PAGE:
Most intriguingly, we identified an interaction of the LT C-terminal region with FAM111A and provided several lines of evidence that this interaction contributes to the host range function of LT. FAM111A binds specifically to LT, as demonstrated by two mass spectrometry approaches, Y2H analysis, and reciprocal co-immunoprecipitation. Furthermore, we demonstrated that expression of the LT C-terminal domain or depletion of FAM111A in restrictive CV-1P cells led to sustained viral gene expression and infectious virion formation by host range mutant SV40 viruses. This data strongly supports the model that FAM111A functions as a host range restriction factor that is specifically counteracted by binding to the C-terminal region of LT. In addition, FAM111A depletion enabled human Ad5 to replicate in AGMK cells consistent with the model that FAM111A contributes to viral host restriction.

The observation that host range mutant viruses can productively infect permissive BSC40 cells but not restrictive CV-1P cells suggests that these cells differ in a factor that determines cellular susceptibility to viral infection. However, levels of FAM111A were not appreciably different between CV-1P and BSC40 cells, and LT could bind to FAM111A in both cell types. It is possible that small differences in FAM111A levels or activity could affect viral replication or the efficiency of host range restriction. For example, we observed that FAM111A mRNA and protein levels are regulated in a cell cycle dependent manner with the lowest expression during G0 or the quiescent phase with peak expression during G2/M phase. It is possible that differences in the proliferation rate or the cell cycle dependent expression of FAM111A in BSC40 and CV-1P cells could account for the restrictive phenotype.

LT-mediated inhibition of FAM111A activity to promote viral replication is consistent with our observations that loss of FAM111A expression by RNAi-mediated knockdown rescues the host range phenotype. FAM111A is predicted to contain a trypsin-like serine peptidase domain. The conservation of the catalytic triad in the FAM111A primary sequence suggests that the protein may act as a specific peptidase. In a simple model, LT binding could inhibit the FAM111A peptidase activity. Although LT binds to the peptidase domain, there is no evidence that LT itself undergoes proteolysis or is a substrate of FAM111A and the exact role of FAM111A remains to be elucidated. It should be noted that several known LT-interacting proteins, including RB, p53, FBXW7 and CDC73, are bona fide tumor suppressors. The FAM111A locus has been recently associated with prostate cancer susceptibility in a subset of the Japanese population [30] raising the possibility that FAM111A may play a role in tumorigenesis.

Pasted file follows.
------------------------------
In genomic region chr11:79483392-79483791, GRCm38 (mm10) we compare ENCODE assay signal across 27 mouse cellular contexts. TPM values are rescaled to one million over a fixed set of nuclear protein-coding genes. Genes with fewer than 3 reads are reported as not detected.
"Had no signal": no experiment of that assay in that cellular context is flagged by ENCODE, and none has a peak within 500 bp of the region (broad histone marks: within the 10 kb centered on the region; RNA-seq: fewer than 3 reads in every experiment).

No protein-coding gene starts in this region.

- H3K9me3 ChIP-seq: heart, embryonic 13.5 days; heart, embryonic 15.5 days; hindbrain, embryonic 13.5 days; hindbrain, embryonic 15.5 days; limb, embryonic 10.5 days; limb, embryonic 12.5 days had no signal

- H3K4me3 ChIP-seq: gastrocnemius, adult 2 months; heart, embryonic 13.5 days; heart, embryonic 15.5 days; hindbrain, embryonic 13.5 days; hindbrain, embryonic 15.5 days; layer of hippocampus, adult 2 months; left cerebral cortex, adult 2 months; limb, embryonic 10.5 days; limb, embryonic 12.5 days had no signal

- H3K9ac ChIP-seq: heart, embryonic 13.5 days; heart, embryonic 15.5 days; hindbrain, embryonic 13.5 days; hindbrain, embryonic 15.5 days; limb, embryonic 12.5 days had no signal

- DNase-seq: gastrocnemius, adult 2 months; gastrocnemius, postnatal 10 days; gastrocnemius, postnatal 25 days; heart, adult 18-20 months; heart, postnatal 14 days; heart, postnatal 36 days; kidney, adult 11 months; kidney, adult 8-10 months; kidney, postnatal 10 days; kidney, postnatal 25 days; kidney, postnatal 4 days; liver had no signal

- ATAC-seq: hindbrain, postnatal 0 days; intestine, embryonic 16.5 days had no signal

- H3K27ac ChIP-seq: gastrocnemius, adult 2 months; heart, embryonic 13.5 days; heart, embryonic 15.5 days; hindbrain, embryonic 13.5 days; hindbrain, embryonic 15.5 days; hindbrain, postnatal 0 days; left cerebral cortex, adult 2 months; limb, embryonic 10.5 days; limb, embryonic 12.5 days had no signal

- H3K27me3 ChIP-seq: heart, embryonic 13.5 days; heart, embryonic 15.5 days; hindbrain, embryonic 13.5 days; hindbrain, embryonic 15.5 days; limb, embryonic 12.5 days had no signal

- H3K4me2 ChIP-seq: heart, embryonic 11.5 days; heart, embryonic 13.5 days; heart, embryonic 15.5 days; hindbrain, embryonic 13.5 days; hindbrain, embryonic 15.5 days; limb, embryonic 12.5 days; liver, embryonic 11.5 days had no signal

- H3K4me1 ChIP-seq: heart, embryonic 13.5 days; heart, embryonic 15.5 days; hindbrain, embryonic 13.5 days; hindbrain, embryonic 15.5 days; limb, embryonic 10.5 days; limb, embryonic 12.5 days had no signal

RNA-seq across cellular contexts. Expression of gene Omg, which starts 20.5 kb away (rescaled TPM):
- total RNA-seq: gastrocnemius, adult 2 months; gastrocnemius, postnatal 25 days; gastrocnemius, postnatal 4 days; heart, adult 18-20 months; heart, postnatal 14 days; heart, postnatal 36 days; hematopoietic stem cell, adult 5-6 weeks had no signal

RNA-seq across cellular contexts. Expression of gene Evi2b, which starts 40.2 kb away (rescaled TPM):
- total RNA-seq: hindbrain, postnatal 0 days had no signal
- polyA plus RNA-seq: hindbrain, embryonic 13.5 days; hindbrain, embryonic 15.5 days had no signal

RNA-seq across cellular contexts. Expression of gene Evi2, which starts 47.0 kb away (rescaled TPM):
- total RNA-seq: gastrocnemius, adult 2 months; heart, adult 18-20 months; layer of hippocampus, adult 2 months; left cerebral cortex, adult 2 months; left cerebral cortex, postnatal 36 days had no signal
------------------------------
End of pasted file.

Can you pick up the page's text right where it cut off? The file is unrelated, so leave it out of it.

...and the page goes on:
Materials and Methods

Cells

BSC40 (gift from J. Pipas, University of Pittsburgh), CV-1P [31], T98G [32] and U-2 OS [33] cells were cultured in Dulbecco's modified Eagle's medium (DMEM) (Cellgro) supplemented with 10% Fetal Clone-I serum (HyClone), penicillin and streptomycin. Cells were transfected using Lipofectamine 2000 transfection reagent (Invitrogen) according to the manufacturer's protocol.

Plasmids and viral DNA

SV40 genomic DNA (strain 776) was cloned into the BamH1 site of pBluescript KS (Stratagene) for propagation in bacteria. Wild type LT cDNA was transiently expressed from the pSG5 vector. The C-terminal fragment of LT was transiently expressed from the pVAX1 expression vector (Invitrogen). The C-TERM construct contained LT residues 627–708 in frame with an N-terminal hemagglutinin (HA) epitope tag (YPYDVPDYA) and the SV40 nuclear localization signal (NLS) (SPKKKRKVED) cloned into the pWZL retroviral vector [10], [34]. Full-length and truncated LT containing N-terminal HA and FLAG epitope tags were expressed from the pMSCV retroviral vector (gift from Matthew Sowa and Wade Harper [35]).

RNAi

siRNA oligonucleotides were purchased from Dharmacon. Lentiviral vectors (pGIPZ) with shRNA directed against FAM111A were obtained from Open Biosystems. The sequences of siRNA and shRNA are provided in Supplementary experimental procedures in Text S1.

Antibodies

The following antibodies were used: LT mouse monoclonal antibodies PAb419 and PAb901 [36]; HA mouse monoclonal antibody HA-11 (Covance); VP1 rabbit polyclonal antibody supplied by N. Christensen (Pennsylvania State University); FAM111A antibodies BL8623 and BL8624, FAM111B antibodies BL8627 and BL8630 and SET antibodies were generated by Bethyl Labs. Antibodies to p107, Cyclin E, CDK2, Cyclin B1 and E2F1 were obtained from Santa-Cruz Biotechnology. Tubulin and Lamin A/C antibodies were obtained from Cell Signaling. For affinity purification followed by mass spectrometry, an anti-HA affinity matrix (Pierce) was used in combination with the HA eluting peptide (Roche) and anti-FLAG beads (Sigma) were used in combination with 3XFLAG peptide (Sigma).

Western blots

Whole cell lysates were prepared in EBC buffer (50 mM Tris-HCl [pH 8.0], 150 mM NaCl, 0.5% Nonidet P-40) supplemented with protease inhibitor cocktail set I (Calbiochem) and phosphatase inhibitor cocktail (Sigma). The Subcellular Protein Fractionation Kit for Cultured Cells was used for nuclear/cytoplasmic fractionation was used (Thermo Scientific). Membranes were blocked and incubated with the appropriate primary antibody in TBS-T overnight at 4°C. Detection of proteins was performed with horseradish peroxidase-conjugated secondary goat antibody (Pierce) in TBS-T and enhanced chemiluminescence (Pierce).

For immunoprecipitations, whole cell lysate was incubated with antibodies and protein A-Sepharose beads overnight at 4°C. Immune complexes were washed four times with EBC and boiled in sample buffer.